At the beginnings of this nation they were told that only a remnant that would remain for God. On that point, consider Isaiah’s two sons in chapters 7 and 8. They had prophetic names, just like Hosea’s three children had prophetic names. The name of one of Isaiah’s sons was Shear-Jashub; which means “a remnant shall return.” Imagine it; Isaiah had a boy walking through the streets of Jerusalem whose name was: “a remnant shall return.” Every time Isaiah called out to his boy, the people would hear: “Only a few would come back.”
The second fascination is this: If he had not “left us a few survivors, we would be like Sodom, we would be like Gomorrah.” Isaiah repeatedly used the concept of Sodom to designate the depths to which Yahweh’s people had deteriorated. Now, compare this to Rev. 11:8:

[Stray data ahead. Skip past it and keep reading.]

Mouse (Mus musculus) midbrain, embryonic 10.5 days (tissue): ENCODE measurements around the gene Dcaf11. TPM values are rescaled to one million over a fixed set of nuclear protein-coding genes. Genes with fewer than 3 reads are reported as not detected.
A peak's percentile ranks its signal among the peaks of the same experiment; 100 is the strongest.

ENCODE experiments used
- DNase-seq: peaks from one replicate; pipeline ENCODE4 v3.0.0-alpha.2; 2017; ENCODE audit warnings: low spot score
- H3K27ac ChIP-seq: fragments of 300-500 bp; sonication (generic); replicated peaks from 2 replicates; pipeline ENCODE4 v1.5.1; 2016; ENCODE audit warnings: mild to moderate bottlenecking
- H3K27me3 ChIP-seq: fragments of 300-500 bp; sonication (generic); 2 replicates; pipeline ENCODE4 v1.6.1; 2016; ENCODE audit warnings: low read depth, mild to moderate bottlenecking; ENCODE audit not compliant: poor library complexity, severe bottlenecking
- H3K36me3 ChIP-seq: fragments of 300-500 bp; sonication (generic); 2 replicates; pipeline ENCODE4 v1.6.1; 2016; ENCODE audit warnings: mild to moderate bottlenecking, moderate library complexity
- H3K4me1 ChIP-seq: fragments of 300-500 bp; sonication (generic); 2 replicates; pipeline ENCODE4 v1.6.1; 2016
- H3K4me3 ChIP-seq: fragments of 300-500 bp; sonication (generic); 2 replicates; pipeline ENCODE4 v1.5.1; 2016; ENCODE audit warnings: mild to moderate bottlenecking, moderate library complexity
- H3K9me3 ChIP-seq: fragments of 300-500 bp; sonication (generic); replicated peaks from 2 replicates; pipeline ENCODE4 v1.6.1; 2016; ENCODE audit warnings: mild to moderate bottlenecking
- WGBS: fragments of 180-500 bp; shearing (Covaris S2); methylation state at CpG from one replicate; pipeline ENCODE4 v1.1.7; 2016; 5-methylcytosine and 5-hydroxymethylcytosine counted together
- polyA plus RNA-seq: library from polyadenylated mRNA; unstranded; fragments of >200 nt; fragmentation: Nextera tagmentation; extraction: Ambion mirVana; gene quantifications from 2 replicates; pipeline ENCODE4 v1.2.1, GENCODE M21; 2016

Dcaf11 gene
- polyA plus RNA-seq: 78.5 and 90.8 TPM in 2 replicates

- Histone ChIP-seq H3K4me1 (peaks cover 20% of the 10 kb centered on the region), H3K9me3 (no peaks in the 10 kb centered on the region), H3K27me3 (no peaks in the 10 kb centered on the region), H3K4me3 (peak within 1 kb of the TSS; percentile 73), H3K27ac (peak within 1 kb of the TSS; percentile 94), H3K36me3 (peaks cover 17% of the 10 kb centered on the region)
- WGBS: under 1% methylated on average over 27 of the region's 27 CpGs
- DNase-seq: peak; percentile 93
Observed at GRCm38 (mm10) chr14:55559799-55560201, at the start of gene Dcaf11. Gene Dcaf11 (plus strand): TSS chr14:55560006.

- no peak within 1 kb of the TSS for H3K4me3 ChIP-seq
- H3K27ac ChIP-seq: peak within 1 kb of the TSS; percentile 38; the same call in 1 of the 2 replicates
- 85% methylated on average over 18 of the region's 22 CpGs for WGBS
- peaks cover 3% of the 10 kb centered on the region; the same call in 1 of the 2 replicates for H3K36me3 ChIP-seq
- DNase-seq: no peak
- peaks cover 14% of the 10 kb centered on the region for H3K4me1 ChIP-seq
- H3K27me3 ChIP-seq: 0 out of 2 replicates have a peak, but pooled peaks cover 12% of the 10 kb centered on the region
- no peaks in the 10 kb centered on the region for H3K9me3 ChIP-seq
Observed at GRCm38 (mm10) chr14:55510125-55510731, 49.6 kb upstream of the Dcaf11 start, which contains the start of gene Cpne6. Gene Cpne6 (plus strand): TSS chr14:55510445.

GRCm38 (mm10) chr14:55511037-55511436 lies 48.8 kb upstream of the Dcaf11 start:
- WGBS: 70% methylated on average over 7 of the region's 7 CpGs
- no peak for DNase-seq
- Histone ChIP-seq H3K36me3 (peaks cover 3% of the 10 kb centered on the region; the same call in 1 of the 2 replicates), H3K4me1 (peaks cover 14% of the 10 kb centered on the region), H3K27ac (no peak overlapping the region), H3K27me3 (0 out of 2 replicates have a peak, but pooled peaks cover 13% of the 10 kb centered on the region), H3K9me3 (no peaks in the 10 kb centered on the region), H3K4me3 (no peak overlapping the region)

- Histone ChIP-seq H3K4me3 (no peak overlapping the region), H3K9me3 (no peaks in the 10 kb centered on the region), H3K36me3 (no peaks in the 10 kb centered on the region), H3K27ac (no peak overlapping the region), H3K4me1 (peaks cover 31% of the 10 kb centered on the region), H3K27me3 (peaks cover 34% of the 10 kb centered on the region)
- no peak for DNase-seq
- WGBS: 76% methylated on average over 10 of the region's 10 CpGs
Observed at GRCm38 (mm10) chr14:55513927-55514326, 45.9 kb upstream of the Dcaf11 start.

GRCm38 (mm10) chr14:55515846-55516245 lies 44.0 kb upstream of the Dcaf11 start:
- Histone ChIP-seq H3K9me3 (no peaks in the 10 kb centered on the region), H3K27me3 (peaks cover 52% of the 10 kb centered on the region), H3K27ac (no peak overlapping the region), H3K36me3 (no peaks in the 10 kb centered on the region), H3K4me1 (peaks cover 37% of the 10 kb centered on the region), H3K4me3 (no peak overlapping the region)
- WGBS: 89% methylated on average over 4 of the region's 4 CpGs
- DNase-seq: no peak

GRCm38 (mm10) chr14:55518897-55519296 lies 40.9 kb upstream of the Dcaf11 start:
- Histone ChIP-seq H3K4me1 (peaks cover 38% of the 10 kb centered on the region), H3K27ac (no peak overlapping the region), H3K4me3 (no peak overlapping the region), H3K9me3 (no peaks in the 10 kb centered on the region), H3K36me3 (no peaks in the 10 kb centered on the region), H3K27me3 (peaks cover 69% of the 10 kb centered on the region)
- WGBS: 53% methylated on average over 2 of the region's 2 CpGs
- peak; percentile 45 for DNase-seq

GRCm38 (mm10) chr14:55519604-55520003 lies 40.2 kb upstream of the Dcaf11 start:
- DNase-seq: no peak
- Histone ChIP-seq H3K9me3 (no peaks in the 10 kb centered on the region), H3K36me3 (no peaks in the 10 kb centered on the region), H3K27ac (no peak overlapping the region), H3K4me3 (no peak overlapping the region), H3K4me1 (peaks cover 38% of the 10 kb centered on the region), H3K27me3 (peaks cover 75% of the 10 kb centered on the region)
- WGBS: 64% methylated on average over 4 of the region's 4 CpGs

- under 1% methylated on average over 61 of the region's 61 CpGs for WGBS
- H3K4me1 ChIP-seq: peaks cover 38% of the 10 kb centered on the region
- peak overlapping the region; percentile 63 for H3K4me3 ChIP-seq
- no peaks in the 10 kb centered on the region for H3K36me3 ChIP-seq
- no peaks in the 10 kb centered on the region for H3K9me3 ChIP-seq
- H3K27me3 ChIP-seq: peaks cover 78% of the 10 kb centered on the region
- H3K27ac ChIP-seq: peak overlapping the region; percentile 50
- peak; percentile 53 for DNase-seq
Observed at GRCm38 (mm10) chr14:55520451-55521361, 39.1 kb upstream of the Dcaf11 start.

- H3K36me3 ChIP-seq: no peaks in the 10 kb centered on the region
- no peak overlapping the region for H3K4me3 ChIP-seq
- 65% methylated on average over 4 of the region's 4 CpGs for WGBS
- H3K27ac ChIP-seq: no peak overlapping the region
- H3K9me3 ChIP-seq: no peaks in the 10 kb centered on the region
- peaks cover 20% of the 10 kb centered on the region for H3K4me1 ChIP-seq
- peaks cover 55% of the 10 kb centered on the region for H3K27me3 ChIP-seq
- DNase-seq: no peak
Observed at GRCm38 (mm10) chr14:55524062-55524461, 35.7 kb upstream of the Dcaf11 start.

And their dead bodies will lie in the street of the great city which mystically is called Sodom and Egypt, where also their Lord was crucified.
Mystically, the city was called “Sodom”; but factually, it was where Jesus was crucified, Jerusalem. So in Isa. 1:9, Jerusalem was referred to as Sodom; and in Rev. 11:8, John used that term to describe Jerusalem there, as well. Ultimately Jerusalem was treated like Sodom; destroyed by Yahweh because of their wicked perversion (see Deut. 32:5 and Matt. 17:17). In 1:10 he again called them Sodom, emphasizing their depravity.
Hosea was married to Gomer, who was either a prostitute already or became one after they married. He was portraying what it was like to be Yahweh, married to an unfaithful wife. Here in Isaiah, Jerusalem was depicted as a harlot, too; as we read in 1:21.
How the faithful city has become a harlot,
She who was full of justice!
Righteousness once lodged in her,
But now murderers.